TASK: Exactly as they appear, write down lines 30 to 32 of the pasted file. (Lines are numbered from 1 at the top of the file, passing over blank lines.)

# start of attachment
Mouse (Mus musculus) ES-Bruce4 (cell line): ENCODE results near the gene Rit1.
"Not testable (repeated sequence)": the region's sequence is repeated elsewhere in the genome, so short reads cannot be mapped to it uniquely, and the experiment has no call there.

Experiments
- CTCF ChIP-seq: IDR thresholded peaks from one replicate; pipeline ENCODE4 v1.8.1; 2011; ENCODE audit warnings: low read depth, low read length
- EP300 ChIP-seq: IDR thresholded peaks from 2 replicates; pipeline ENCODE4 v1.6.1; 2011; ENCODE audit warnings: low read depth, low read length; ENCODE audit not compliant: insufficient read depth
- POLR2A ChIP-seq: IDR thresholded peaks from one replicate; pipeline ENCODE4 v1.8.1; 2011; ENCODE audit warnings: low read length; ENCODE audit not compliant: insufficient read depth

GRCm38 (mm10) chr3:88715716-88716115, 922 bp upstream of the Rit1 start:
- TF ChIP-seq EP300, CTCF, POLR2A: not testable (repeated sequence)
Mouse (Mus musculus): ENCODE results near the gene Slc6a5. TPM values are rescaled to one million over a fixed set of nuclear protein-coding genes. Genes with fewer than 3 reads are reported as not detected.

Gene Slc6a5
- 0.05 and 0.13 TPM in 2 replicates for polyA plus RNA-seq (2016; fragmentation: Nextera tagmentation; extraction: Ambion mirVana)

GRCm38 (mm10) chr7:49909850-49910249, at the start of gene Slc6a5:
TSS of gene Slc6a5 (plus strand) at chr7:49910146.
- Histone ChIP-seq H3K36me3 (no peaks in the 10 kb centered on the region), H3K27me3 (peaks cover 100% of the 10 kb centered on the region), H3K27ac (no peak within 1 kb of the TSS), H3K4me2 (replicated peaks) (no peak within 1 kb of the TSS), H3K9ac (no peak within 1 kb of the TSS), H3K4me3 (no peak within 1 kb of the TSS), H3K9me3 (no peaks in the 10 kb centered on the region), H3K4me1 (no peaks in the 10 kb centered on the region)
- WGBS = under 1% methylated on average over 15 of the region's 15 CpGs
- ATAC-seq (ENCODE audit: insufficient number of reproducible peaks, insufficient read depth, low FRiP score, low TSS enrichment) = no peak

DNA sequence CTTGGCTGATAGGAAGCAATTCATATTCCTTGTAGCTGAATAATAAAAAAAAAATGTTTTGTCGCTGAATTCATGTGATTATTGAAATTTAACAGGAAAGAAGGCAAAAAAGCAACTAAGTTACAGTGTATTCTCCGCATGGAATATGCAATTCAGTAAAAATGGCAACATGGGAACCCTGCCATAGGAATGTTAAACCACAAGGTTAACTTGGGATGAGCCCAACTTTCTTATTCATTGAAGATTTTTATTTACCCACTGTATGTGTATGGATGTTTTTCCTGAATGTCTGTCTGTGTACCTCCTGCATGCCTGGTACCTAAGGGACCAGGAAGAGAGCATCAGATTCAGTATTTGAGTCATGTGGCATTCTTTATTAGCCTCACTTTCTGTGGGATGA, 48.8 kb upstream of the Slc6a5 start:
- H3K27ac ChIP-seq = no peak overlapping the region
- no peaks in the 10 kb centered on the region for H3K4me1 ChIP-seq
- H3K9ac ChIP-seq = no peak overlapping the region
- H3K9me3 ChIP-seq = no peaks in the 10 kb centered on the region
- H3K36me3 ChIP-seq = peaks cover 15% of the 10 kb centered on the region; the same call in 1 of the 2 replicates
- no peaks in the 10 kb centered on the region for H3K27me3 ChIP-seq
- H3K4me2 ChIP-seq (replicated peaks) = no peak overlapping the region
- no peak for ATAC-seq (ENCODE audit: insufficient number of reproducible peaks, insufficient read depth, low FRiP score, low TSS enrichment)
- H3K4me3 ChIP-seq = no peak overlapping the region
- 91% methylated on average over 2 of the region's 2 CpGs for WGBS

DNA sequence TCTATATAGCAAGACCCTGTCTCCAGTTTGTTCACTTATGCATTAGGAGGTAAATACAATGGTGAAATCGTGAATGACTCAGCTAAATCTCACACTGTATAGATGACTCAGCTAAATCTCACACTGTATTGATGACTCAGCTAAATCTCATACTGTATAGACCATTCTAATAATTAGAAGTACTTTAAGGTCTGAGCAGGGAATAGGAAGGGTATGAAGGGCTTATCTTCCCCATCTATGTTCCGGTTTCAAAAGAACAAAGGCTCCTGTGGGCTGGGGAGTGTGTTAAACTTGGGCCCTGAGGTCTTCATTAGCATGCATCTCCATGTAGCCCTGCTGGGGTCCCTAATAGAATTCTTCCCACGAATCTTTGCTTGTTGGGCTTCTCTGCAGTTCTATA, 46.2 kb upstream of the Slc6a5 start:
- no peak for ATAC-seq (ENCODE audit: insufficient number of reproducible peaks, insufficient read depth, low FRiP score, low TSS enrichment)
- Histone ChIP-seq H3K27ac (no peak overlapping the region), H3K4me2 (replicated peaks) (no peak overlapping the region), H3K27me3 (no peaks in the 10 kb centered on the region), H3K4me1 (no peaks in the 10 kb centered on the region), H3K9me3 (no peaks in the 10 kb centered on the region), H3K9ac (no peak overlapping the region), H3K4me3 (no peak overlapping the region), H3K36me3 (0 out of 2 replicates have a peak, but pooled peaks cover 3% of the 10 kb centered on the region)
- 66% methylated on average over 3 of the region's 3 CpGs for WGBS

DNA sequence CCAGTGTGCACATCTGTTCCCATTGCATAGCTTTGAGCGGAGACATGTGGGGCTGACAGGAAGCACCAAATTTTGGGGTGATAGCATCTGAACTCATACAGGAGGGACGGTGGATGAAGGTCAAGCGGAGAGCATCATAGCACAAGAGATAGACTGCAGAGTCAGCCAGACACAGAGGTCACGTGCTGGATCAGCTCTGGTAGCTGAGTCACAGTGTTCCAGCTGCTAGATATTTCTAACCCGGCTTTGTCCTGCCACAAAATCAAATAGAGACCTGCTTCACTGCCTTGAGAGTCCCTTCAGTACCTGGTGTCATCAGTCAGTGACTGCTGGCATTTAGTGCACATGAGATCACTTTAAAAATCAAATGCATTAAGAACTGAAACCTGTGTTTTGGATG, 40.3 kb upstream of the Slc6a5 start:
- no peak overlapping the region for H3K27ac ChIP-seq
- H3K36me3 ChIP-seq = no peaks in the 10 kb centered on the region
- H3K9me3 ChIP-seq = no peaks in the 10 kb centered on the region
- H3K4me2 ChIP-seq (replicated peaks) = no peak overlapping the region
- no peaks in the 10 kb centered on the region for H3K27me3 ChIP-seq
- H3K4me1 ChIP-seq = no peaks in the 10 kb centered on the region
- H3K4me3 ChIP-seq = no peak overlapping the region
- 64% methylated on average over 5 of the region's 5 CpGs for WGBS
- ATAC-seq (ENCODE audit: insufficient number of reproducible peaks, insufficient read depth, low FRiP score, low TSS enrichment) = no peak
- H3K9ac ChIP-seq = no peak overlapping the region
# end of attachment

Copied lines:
- Histone ChIP-seq H3K27ac (no peak overlapping the region), H3K4me2 (replicated peaks) (no peak overlapping the region), H3K27me3 (no peaks in the 10 kb centered on the region), H3K4me1 (no peaks in the 10 kb centered on the region), H3K9me3 (no peaks in the 10 kb centered on the region), H3K9ac (no peak overlapping the region), H3K4me3 (no peak overlapping the region), H3K36me3 (0 out of 2 replicates have a peak, but pooled peaks cover 3% of the 10 kb centered on the region)
- 66% methylated on average over 3 of the region's 3 CpGs for WGBS

DNA sequence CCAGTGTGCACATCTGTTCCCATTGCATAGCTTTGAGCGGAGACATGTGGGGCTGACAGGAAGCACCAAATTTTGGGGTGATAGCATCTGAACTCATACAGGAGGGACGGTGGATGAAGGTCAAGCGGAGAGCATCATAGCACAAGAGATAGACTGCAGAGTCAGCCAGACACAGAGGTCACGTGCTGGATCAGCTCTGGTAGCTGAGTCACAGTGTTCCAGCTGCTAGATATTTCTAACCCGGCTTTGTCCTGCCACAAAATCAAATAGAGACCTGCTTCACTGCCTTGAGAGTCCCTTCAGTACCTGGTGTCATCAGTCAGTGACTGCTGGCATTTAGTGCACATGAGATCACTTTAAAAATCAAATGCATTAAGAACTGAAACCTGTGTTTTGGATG, 40.3 kb upstream of the Slc6a5 start: